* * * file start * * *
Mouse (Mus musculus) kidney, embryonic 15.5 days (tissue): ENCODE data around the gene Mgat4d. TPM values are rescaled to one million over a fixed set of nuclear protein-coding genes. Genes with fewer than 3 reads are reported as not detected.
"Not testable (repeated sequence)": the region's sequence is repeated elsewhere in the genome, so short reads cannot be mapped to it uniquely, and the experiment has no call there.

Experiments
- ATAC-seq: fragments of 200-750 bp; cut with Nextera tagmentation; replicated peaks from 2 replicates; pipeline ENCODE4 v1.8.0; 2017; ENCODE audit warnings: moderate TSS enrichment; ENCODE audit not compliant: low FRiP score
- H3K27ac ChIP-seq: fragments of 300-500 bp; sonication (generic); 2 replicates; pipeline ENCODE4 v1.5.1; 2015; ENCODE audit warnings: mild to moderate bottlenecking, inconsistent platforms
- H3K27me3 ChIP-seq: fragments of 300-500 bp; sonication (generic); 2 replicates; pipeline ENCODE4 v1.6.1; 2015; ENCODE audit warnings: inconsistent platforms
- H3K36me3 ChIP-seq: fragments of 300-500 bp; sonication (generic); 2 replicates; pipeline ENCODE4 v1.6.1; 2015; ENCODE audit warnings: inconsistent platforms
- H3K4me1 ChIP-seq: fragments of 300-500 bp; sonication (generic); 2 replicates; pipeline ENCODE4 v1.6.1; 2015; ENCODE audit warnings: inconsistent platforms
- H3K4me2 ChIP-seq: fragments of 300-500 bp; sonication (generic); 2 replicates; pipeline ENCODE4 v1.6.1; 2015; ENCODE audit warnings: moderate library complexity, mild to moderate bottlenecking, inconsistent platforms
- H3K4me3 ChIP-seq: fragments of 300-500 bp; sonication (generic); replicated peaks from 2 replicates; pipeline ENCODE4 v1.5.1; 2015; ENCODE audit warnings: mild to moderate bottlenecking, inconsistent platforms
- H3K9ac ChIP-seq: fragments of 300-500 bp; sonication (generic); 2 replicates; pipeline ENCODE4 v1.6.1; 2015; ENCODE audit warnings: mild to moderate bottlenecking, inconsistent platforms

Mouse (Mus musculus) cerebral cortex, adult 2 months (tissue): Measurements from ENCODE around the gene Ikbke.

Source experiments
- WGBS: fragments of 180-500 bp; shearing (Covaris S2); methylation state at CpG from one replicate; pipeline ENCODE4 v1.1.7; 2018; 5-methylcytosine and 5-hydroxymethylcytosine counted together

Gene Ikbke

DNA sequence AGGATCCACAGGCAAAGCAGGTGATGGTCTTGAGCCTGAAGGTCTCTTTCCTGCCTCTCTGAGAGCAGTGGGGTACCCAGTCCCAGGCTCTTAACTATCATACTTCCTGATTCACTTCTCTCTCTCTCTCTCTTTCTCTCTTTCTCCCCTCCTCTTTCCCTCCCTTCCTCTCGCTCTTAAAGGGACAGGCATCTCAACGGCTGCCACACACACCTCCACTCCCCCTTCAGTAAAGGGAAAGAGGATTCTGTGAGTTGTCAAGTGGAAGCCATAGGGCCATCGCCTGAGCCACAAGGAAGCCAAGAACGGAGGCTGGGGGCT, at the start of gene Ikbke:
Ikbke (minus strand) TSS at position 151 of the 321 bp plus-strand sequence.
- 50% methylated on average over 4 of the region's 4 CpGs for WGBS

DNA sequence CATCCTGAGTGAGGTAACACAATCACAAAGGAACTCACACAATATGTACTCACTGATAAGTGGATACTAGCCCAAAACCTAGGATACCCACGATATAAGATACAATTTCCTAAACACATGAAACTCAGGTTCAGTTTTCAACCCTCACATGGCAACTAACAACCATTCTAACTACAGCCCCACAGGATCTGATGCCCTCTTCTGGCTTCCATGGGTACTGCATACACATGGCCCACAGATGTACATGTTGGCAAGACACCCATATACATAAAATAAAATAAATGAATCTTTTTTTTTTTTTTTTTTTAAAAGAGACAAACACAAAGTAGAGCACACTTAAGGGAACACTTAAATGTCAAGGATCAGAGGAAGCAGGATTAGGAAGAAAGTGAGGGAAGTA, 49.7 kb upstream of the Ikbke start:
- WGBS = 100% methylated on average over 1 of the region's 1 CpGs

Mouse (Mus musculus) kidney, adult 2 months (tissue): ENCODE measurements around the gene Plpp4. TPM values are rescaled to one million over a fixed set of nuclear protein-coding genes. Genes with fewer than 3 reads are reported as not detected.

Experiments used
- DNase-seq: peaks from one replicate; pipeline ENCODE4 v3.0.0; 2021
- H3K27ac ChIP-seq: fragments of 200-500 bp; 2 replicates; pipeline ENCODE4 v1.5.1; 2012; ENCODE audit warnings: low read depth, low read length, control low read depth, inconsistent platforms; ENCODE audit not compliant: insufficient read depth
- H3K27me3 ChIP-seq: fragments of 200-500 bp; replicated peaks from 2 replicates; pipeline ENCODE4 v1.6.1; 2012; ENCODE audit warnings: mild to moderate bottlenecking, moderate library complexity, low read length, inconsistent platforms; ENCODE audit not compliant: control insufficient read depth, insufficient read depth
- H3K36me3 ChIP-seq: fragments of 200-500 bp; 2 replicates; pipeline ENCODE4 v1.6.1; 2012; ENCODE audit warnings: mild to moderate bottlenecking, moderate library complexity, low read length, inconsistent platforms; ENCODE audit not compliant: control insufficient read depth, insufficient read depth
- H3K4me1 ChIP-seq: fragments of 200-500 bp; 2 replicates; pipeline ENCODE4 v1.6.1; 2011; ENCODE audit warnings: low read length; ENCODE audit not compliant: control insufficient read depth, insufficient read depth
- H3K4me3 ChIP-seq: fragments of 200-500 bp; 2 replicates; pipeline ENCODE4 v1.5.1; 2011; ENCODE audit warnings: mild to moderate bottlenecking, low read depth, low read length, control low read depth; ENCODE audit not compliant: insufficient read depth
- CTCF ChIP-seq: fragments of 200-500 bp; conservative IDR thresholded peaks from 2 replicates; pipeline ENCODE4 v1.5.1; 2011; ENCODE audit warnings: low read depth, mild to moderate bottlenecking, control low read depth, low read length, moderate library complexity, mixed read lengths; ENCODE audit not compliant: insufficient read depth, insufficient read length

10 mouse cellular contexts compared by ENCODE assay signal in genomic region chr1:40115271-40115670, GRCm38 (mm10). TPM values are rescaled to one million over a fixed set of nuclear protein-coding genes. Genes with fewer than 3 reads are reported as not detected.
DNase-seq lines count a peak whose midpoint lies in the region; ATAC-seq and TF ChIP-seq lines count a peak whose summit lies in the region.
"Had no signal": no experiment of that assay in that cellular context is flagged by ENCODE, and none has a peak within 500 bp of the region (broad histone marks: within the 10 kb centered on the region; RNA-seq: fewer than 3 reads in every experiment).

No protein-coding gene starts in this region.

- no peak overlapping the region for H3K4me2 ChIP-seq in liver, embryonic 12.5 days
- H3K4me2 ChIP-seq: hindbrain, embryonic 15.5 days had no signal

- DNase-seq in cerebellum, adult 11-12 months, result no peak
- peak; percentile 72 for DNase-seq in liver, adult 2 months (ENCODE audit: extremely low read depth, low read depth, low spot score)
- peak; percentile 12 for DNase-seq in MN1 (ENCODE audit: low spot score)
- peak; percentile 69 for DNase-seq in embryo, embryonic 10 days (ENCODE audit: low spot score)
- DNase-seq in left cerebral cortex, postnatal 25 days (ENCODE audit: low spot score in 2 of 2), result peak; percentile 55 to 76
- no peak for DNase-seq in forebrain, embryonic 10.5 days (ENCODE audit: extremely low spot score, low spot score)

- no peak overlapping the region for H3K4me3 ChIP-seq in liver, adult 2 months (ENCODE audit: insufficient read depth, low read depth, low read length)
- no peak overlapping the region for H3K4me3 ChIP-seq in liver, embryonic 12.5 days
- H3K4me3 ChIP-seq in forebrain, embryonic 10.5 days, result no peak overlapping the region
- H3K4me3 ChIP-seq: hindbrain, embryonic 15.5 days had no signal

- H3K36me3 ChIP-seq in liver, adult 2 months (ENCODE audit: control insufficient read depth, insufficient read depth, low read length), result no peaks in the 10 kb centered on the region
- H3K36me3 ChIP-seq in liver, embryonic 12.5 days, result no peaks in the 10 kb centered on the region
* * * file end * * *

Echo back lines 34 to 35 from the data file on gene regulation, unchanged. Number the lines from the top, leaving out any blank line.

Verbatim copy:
- no peak overlapping the region for H3K4me2 ChIP-seq in liver, embryonic 12.5 days
- H3K4me2 ChIP-seq: hindbrain, embryonic 15.5 days had no signal